Battlefield 1, Watch Dogs 2 and Dragon Age: Inquisition. Each of these games tackles political issues in a big way. DICE’s first-person shooter of course, is about World War 1. Watch Dogs 2 explores themes of gentrification and privacy in the digital age (amongst other things). Meanwhile, the player character in the latest Dragon Age is a gifted diplomat, uniting misaligned factions to defeat a terrible evil.
These are just a few games that wear their politics on their sleeves. Other examples include Paper, Please which is all about immigration and This War of Mine, a gut-wrenching game about conflict. While these titles are far more overt, there are plenty of games which have something to say even if they don’t say it so loud. Horizon Zero Dawn‘s lead character spends much of her life being an outcast; an obvious allegory for class systems and discrimination. At a push, you could argue that Pokemon, with its free healthcare and questions about Pokemon (animal) abuse is an example of discussing the issues in play as this slightly dramatic Tumblr post lays out.
Really any game with a Big Bad could be described as having covertly explored politics. Spoiler alert: if the main antagonist is rich and the antagonist is not, that game is probably commenting on capitalism.
It should also be said that even games that purposefully sidestep taking a stand and take a laissez-faire attitude towards presenting the issues instead inadvertently do so anyway. Deus Ex: Mankind Divided is one such example of this; as in failing to outright say ‘treating some people as sub-human is bad’ essentially resulting in the game saying ‘hey, racism and oppression is alright.’
What ‘anti-politics’ gamers really take issue with
Of course though, the chances of these games actually being singled out for their politics (as in, that subset of gamers takes aim at these games for daring to address such issues) is slim to none. Typically, the sheep only start bleating when those games feature discussions on identity in a way in which they disagree with, or if the game features a female, LGBTQ and/or non-white lead.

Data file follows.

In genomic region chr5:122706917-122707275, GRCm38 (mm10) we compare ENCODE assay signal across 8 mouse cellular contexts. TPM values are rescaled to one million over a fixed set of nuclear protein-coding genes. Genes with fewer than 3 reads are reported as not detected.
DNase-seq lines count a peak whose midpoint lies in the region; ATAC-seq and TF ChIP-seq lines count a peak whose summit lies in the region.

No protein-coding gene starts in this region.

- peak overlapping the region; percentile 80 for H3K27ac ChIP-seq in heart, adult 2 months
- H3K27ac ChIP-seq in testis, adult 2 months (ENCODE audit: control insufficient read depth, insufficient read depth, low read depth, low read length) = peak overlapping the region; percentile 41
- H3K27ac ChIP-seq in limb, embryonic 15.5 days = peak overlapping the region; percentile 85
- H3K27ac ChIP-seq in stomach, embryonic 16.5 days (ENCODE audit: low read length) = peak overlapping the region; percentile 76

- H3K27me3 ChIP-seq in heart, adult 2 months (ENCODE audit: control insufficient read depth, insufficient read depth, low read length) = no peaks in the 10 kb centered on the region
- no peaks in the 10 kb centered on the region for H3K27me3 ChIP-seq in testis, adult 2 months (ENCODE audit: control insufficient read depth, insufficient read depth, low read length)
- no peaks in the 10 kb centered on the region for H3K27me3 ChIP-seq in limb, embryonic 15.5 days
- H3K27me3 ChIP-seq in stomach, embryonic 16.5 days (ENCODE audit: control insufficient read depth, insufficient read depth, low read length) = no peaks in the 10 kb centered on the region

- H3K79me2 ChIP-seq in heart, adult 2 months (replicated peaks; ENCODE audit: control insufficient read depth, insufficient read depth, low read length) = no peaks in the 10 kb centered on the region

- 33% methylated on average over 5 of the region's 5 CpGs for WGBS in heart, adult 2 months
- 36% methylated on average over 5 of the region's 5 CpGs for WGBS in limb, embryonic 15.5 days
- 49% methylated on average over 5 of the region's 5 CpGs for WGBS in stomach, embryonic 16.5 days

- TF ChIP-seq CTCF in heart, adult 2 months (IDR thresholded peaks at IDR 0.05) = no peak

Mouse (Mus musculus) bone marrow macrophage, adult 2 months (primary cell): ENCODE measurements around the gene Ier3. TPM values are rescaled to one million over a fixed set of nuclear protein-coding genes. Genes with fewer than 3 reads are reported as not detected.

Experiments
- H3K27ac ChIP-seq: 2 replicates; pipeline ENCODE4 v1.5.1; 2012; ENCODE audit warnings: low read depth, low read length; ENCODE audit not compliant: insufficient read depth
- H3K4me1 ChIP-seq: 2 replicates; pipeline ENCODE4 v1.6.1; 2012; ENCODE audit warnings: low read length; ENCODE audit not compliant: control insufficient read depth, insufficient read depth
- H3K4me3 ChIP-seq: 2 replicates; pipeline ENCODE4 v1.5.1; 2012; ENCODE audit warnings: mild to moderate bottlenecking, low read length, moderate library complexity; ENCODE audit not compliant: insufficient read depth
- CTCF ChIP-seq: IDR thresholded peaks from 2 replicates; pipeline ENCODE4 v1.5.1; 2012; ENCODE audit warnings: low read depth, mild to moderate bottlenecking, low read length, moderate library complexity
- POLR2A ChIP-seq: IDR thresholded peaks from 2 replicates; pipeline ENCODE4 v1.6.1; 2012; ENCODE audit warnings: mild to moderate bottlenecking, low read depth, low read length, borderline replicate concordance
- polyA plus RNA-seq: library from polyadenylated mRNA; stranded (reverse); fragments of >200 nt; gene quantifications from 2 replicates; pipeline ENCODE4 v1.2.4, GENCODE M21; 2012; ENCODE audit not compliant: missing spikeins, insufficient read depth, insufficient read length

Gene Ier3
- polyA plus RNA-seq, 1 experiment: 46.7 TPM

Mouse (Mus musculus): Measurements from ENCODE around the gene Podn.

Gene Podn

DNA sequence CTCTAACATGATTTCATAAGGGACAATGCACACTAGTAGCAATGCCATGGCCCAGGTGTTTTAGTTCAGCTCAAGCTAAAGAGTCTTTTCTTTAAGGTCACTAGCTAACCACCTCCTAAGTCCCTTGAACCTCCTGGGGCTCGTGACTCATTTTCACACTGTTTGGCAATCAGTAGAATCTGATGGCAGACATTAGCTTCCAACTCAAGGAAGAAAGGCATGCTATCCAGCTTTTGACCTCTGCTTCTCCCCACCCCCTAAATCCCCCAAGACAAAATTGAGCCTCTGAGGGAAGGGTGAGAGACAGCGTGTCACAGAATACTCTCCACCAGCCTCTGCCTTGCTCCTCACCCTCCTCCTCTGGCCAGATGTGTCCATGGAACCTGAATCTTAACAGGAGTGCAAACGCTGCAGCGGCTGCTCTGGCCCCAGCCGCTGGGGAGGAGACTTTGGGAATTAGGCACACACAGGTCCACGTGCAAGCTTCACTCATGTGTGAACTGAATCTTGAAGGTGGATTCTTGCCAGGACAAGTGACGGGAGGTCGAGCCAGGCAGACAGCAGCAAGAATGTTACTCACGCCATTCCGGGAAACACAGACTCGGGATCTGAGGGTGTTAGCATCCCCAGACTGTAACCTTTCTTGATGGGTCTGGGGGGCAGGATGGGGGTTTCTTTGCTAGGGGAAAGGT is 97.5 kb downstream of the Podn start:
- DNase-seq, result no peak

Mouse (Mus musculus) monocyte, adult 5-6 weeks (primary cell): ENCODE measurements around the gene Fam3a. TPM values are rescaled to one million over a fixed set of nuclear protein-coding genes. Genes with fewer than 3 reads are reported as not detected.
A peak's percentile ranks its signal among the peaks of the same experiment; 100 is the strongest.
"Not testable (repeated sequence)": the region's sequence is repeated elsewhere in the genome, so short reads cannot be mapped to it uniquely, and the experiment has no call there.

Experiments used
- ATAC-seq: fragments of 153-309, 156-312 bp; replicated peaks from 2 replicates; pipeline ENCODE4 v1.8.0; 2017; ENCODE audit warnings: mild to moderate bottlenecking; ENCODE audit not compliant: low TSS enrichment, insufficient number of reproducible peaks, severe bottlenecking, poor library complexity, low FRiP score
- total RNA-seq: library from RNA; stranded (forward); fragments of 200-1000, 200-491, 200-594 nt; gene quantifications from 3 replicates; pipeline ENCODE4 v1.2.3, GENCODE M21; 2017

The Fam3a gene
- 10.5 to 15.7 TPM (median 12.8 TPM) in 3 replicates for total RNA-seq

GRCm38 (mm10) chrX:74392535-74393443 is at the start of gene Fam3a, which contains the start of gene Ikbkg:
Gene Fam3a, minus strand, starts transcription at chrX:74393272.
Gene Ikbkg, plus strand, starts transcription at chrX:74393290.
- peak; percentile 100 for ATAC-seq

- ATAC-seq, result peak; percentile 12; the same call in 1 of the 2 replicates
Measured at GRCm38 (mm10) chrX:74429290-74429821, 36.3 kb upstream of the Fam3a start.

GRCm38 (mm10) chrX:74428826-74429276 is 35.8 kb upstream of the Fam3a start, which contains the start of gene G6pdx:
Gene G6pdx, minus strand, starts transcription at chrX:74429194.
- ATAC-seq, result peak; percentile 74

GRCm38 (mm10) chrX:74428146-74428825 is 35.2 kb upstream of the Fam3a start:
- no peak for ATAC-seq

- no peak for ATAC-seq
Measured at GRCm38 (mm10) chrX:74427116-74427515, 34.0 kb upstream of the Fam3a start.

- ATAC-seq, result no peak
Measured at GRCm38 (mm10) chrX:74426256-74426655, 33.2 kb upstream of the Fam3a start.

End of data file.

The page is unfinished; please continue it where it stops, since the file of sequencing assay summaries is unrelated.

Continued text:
Battlefield 1, for example, is only deemed political because of its playable female and black characters, despite portraying the devastating outcome of political decisions. Watch Dogs 2 wasn’t criticized for discussing corporate greed but it was slammed for having an ‘agenda’ with its black lead character. Dragon Age: Inquisition didn’t get dissed when the Inquisitor literally interferes with a major political decision, but the game is apparently political for its LGBTQ characters and a side quest relating to gay conversion therapy. Even the mistreatment of the games’ elves (which is gaming’s favourite way of portraying racism), which has been present in all Dragon Age games, is overlooked amd drowned out by the cries against the game’s decision to feature lesbian, gay, bisexual and transgender characters.
Much of the conversation against politics in games just comes from a place of ‘I disagree with what this game is trying to say,’ and seems to be a result of the backfire effect (detailed here in an excellent comic from The Oatmeal.) However, it also comes from the continued politicizing of marginalized identities and people, and the issues that effect them.
How society influences gaming as a whole
As much as I – and probably you – shudder and sneer at the term ‘identity politics,’ the fact of the matter is that politicians often make policies and statements based on both denying and addressing the needs of marginalized communities and so it’s constantly on our minds. Same-sex marriage laws, disenfranchising ethnic minority voters through gerrymandering, discriminatory legislation, and laws regarding reproductive health. The existence of these things and the continued debate of whether certain sections of the population should be equal in the eyes of the law to the rest of the population means that the existence of marginalized people is now seen as inherently political.
This politicalization this trickles down to games in that if these characters are featured in a game and their stories and struggles are presented too, the game is said to be making a statement and is being political by default.
There are plenty of games that have gotten that ‘no politics in my games!’ backlash, such as Read Only Memories which was threatened with a boycott when the developer revealed its anti-Trump stance on social media. It’s understandable if a developer is terrified of their game suffering some grim fate because it dared to include some characters who weren’t white, straight, male or cisgender. But the point of this is to say that that fear is for naught, because almost every game is political in its own way, even if it’s trying not to be.
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